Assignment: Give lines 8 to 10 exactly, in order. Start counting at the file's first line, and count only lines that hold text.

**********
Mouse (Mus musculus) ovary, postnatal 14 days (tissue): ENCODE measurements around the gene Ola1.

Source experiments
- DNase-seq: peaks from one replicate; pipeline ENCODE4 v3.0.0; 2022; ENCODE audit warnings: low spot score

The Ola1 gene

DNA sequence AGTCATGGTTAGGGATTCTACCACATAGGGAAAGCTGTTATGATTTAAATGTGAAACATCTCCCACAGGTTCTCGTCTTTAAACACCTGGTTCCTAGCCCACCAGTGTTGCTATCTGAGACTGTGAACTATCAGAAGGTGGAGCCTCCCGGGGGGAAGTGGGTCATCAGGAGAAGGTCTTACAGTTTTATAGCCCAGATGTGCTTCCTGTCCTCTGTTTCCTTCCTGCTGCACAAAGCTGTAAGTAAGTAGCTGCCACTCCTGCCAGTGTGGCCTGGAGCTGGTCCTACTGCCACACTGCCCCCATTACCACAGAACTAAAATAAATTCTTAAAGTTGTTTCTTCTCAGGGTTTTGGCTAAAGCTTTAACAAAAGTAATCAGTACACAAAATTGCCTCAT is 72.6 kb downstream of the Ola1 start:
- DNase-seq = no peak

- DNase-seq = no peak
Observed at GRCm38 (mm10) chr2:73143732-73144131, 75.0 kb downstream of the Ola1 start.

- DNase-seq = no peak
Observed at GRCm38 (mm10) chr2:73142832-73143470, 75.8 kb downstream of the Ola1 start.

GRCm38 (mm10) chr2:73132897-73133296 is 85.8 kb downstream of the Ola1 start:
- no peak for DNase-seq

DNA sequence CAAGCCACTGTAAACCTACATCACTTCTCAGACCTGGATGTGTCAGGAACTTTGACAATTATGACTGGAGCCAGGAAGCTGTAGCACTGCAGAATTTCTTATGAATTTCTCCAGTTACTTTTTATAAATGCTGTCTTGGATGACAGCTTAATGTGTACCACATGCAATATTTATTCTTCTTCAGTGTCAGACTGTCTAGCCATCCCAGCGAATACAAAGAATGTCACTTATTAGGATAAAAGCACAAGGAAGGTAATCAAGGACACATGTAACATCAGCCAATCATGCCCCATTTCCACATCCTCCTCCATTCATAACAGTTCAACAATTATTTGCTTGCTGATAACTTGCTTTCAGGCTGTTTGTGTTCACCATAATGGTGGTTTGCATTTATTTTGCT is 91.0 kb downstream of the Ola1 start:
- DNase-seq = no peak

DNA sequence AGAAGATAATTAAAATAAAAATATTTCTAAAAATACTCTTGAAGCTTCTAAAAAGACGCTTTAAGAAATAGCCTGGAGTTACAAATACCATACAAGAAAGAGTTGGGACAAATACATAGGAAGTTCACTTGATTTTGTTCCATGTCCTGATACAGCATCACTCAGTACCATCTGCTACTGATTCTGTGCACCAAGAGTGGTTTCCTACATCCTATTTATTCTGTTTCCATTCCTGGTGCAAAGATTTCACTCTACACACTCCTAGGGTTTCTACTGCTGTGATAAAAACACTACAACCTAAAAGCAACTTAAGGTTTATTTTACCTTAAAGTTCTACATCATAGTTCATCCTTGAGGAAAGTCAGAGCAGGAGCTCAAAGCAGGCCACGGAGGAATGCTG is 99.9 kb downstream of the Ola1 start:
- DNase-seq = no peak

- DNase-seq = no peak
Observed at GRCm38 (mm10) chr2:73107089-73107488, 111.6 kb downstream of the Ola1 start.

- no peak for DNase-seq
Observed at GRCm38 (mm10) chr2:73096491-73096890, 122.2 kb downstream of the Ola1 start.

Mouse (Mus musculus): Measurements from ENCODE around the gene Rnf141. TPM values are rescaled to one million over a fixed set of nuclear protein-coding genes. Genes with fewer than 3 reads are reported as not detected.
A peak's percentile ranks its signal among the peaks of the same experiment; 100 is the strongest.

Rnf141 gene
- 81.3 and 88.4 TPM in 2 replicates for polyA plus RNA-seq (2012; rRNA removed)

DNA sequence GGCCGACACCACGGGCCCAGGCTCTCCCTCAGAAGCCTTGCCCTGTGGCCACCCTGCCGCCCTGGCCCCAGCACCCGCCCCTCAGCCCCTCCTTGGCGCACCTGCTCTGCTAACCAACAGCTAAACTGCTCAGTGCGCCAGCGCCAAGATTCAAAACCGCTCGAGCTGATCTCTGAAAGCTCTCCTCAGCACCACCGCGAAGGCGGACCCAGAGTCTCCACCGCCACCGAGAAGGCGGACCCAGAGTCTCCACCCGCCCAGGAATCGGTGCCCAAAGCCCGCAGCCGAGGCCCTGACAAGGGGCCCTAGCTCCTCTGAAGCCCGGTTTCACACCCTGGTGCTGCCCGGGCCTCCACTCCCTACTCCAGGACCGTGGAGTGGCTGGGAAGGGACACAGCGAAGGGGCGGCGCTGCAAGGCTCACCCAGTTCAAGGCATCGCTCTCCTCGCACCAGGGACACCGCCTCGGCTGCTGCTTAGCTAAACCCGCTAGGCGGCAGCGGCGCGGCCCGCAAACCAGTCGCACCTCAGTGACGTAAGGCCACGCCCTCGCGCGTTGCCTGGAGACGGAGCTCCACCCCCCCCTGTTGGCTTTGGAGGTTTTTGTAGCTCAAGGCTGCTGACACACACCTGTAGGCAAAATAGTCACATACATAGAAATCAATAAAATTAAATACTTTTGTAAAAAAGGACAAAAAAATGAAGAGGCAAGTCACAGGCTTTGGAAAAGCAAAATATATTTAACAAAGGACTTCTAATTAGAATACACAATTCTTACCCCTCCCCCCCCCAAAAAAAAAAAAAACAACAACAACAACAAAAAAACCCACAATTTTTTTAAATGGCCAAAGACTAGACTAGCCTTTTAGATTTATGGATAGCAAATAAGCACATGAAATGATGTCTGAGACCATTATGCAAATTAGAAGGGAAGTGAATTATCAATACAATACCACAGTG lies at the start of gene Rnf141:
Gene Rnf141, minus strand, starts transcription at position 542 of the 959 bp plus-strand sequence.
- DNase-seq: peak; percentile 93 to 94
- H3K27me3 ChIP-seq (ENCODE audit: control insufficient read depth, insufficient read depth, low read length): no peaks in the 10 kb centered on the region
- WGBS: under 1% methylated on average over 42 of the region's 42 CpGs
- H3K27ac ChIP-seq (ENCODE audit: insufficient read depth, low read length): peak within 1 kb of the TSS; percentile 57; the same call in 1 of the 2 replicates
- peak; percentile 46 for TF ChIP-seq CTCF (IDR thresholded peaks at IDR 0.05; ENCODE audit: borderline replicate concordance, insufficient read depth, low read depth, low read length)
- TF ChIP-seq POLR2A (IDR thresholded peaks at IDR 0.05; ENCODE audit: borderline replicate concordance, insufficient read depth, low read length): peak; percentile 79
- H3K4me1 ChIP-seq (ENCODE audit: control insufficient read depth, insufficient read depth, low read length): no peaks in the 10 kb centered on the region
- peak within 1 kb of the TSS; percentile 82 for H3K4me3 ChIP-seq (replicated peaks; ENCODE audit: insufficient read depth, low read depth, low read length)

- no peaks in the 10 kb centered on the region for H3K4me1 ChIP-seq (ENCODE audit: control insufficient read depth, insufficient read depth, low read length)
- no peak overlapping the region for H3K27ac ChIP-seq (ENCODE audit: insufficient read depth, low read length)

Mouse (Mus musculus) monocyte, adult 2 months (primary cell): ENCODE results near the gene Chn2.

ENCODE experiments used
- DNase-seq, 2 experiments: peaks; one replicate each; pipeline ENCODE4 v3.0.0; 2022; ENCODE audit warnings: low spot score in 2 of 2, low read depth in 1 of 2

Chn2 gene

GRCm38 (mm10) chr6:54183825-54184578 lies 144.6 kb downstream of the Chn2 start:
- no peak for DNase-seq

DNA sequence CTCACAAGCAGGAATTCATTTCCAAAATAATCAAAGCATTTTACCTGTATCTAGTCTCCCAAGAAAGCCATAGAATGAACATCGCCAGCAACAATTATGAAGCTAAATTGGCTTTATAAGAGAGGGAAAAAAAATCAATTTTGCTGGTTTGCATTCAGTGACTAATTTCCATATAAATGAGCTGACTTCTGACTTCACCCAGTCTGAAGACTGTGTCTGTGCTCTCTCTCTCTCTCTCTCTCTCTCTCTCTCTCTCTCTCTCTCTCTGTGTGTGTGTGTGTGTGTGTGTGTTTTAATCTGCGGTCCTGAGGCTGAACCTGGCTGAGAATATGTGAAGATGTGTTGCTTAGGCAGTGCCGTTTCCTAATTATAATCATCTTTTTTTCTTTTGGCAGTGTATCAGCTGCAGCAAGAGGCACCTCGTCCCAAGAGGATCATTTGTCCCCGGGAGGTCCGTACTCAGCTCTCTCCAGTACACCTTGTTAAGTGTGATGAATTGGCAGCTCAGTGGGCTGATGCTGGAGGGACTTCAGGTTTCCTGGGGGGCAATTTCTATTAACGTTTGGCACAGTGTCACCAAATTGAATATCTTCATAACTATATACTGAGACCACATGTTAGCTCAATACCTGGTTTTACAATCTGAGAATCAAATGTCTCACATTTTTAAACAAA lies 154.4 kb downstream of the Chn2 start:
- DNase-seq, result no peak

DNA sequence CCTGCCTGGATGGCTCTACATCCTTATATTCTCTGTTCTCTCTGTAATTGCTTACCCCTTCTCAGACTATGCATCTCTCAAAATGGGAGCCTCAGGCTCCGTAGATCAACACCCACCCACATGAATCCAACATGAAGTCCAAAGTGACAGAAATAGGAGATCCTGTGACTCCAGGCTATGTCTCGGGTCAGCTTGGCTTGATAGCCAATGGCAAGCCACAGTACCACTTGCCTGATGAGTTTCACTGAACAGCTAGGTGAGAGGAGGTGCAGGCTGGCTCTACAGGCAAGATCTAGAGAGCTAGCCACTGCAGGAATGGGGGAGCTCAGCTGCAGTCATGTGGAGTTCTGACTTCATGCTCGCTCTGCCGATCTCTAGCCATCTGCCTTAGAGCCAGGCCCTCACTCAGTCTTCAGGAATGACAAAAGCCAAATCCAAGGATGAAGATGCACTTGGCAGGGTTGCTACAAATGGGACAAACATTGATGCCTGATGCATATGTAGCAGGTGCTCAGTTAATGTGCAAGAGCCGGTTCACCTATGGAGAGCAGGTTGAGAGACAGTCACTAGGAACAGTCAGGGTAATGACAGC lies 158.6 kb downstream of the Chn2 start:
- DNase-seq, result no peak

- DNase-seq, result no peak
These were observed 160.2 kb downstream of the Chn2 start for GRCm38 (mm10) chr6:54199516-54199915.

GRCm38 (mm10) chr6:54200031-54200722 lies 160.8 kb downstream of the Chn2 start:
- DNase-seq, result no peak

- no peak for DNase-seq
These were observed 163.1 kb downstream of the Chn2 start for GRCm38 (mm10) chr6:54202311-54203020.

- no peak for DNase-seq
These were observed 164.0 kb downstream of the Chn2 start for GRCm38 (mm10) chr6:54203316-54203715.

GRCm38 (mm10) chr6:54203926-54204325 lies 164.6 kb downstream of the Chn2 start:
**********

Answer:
Observed at GRCm38 (mm10) chr2:73143732-73144131, 75.0 kb downstream of the Ola1 start.

- DNase-seq = no peak
Observed at GRCm38 (mm10) chr2:73142832-73143470, 75.8 kb downstream of the Ola1 start.